Hodgins post $700,000 in spring sale with 90% sold

W.J. Phillips tops the sale with $34,500 bid - & 48 other lots all finding buyers

Picking up the second best price in Hodgins' spring sale was Arthur Lismer's "McGregor Bay" painted in 1924. It sold towards the high estimate at $28,750.
The top price among a good selection of bronze sculptures by Alfred Laliberte was reserved for "Le Vieux, La Vieille" cast in 1928-32. It sold mid-estimate for $12,650.
The work of Allen Sapp is always popular in the Alberta sale rooms and "Driving the Load Home," a 24" x 36" canvas from 1972 proved no exception. Offered at Hodgins for $5/7000 it sold well at $8625.
A definite surprise for the saleroom was this 19th century British School painting of "Peter the Great, Tsar of Russia". Clearly at least two buyers thought they knew who the artist was and took the large canvas estimated at $750/1000 to a surprising $13,225.

Calgary (15BP) – There were no block-buster prices, but that didn’t stop Hodgins Art Auctions racking up a sale of around $700,000 June 2nd and 3rd, with an exceptional buy-in rate of about 10%. That means 90% of the almost 400 lots found buyers underlining the fact, yet again, that paintings remain very much in demand in Alberta. Securing the top price in this two session sale was W.J. Phillips’ watercolour Overlooking the Bay, Georgia Strait (illustrated right). Estimated at $15/20,000 the 14.5” x 21” image painted in 1937 sold for an impressive $34,500.


It is probably no real surprise that a Phillips work took top spot given that there were 49 pieces by the artist in the sale, all of which found buyers, most above and even well above estimate. Picking up the second highest Phillips price was Arbutus Tree, a 16” x 17” watercolour from 1954 which found a buyer at $24,150, well above its $14/18,000 estimate. Other prices of note for Phillips followers include a bid of $11,500 for Bow Falls, Banff, a 10” x 15” watercolour estimated at $8/10,000 and $9775 for Sulphur Mountain, Banff, a similar sized and estimated work. Also doing well were The Batwing Sail, a 7” x 7.5” woodcut from 1925 that fetched $4945, well above its $2250/2750 expectations, and The Golden Hour, a 6.75” x 6.25” woodcut from 1918 that realised $5463 against an $18/2200 estimate.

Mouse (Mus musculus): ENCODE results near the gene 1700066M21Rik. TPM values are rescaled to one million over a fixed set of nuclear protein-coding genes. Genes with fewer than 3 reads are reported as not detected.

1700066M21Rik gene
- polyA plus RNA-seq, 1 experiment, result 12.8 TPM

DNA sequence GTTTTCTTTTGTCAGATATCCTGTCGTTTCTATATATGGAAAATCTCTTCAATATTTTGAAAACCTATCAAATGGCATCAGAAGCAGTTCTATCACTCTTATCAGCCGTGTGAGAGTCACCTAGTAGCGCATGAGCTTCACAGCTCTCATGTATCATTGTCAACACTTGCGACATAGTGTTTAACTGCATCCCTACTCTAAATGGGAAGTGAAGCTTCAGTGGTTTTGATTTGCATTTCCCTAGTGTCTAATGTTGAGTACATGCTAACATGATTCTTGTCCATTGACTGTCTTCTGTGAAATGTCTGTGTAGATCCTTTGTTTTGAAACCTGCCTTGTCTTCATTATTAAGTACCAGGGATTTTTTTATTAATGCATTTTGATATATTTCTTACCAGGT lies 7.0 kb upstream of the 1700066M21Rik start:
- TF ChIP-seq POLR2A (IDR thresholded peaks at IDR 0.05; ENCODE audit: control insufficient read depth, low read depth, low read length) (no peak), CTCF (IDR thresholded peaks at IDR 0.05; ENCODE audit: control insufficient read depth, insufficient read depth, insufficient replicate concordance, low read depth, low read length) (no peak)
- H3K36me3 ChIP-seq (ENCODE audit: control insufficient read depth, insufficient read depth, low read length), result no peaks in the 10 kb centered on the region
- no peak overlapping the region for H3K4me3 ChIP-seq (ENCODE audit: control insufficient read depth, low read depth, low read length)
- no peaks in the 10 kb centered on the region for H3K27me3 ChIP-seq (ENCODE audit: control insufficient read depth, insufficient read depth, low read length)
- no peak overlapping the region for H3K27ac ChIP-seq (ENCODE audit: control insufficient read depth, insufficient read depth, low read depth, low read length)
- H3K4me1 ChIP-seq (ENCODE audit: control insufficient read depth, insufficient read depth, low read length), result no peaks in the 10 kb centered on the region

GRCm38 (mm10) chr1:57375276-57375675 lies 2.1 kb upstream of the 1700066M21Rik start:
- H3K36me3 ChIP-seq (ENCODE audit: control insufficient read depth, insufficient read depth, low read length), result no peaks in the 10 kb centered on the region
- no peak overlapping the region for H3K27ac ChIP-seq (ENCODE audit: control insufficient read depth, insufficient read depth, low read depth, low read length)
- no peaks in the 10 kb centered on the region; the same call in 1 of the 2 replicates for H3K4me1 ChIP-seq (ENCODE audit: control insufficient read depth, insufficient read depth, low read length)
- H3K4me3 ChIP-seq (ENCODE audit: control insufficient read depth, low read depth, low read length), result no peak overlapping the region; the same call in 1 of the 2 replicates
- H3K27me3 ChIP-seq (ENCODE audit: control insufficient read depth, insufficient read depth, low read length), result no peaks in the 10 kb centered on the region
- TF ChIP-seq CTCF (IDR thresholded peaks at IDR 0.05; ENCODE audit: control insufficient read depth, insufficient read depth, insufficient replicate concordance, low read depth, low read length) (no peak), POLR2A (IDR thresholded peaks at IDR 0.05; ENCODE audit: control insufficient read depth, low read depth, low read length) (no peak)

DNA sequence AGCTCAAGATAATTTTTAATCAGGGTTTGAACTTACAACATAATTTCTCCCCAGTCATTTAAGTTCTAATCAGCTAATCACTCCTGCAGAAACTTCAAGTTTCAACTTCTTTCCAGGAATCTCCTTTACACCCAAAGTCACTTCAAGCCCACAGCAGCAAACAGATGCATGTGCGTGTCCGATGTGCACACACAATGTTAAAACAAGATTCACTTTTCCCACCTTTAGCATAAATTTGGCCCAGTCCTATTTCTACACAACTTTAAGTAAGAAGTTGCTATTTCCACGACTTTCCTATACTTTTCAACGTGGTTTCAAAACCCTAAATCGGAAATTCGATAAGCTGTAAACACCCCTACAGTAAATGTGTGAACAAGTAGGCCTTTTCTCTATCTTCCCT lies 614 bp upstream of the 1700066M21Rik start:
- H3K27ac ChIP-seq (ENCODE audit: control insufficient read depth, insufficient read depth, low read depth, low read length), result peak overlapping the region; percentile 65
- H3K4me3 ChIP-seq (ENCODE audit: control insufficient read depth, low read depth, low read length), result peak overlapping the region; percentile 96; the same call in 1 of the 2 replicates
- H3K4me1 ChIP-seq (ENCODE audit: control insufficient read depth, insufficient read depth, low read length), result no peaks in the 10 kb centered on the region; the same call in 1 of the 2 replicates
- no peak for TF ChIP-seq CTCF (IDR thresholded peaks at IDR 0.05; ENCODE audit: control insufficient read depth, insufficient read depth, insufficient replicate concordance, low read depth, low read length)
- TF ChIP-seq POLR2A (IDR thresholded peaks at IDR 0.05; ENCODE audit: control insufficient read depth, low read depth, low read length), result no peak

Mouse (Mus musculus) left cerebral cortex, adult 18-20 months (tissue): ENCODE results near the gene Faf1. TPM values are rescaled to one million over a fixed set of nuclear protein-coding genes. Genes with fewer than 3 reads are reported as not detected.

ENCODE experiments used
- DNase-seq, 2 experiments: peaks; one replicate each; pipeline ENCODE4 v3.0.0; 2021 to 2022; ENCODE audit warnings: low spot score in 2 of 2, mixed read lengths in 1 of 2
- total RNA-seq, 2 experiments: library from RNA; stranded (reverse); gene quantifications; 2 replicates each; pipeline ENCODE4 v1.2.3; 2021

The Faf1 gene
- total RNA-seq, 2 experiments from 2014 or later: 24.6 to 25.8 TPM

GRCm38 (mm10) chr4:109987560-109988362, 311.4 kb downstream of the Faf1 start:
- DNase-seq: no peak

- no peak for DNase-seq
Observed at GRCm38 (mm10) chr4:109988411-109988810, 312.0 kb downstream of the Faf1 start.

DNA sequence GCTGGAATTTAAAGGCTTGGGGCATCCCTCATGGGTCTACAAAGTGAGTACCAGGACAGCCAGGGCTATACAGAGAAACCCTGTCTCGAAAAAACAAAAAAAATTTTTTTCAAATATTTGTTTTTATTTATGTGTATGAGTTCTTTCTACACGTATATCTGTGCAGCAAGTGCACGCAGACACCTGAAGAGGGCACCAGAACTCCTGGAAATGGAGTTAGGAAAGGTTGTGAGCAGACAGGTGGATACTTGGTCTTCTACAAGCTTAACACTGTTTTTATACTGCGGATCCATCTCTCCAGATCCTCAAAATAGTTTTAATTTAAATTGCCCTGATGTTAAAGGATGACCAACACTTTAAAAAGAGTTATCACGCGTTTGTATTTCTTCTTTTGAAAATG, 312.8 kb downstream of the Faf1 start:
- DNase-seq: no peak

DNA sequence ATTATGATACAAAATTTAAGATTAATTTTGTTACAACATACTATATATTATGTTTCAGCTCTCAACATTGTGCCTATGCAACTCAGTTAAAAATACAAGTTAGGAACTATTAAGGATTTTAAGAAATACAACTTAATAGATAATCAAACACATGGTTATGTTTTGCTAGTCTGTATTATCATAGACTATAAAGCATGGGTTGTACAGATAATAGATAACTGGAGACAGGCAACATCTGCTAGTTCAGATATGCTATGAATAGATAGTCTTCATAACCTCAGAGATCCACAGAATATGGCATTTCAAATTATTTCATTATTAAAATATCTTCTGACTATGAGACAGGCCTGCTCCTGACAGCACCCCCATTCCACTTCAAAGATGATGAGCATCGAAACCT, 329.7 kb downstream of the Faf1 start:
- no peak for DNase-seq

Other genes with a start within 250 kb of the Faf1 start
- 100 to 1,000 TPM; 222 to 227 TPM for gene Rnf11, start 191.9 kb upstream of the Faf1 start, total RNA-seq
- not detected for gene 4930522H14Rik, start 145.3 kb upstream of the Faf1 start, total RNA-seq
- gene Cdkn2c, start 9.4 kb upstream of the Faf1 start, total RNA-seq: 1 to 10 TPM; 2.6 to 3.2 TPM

Securing the second highest price in the overall sale was Arthur Lismer’s McGregor Bay. The 13” x 15” panel from 1924 sold for $28,750 against a $20/30,000 estimate. Another artist whose work performed well in this sale was Alfred Laliberte. There were five bronzes by the artist offered four of which found buyers. The 1928 bust entitled Le Cultivateur, 16.75” sold on its low estimate for $12,650 the same price realised for Le Vieux, La Vieille, 16” x 18.5” cast in1928-1932 and estimated at $10/15,000. La Frequentation, 14” x 18” also squeaked into its estimate range with a bid of $10,350.


The ever-popular Allen Sapp saw his Driving the Load Home, a 24” x 36” acrylic on canvas from 1972 top its $5/7000 estimate with a bid of $8625, while Roland Gissing’s Fall on the Elbow, a 24” x 30” canvas from 1932 surpassed its mark with a bid of $9775. H.G. Glyde’s Pender Island, B.C., a 13” x 16” oil on board form 1961 also did well finding a buyer at $6038, well above its $3/4000 estimate.


Other Canadian prices of note include a low estimate bid of $10,350 for Marc-Aurele de Foy Suzor-Cote’s bronze Bacchante, 9.5” from 1924, $7475 for Skiers, a 12” x 16” mixed media by Maud Lewis estimated at $5/7000, $5175 for a Marmaduke Matthews canvas, 18” x 24” of The National Park, Banff, 1892, and $4888 for a Horace Champagne pastel, 17” x 25.5” of A Crisp October Morning, estimated at $3/3500.


Among a small selection of international works spread throughout the sale two lots in particular stand out. The Man with the Golden Helmet, a 27” x 20” canvas after Rembrandt from notorious Dutch forger Hans van Meegeren was painted in 1945 and carried a $500/700 estimate. However, either because of the artist’s notoriety or perhaps a collector who thought he may have found the real thing, the painting took off and eventually sold for $6900. Even more impressive was a 19th century British School portrait of Peter the Great, Tsar of Russia. The impressive 34.5” x 28.5” canvas carried a $750/1000 estimate but definitely tweaked the interest of the market, ending up with a final bid of $13,225.


Important Canadian & International Works of Art

Date: March, 2013

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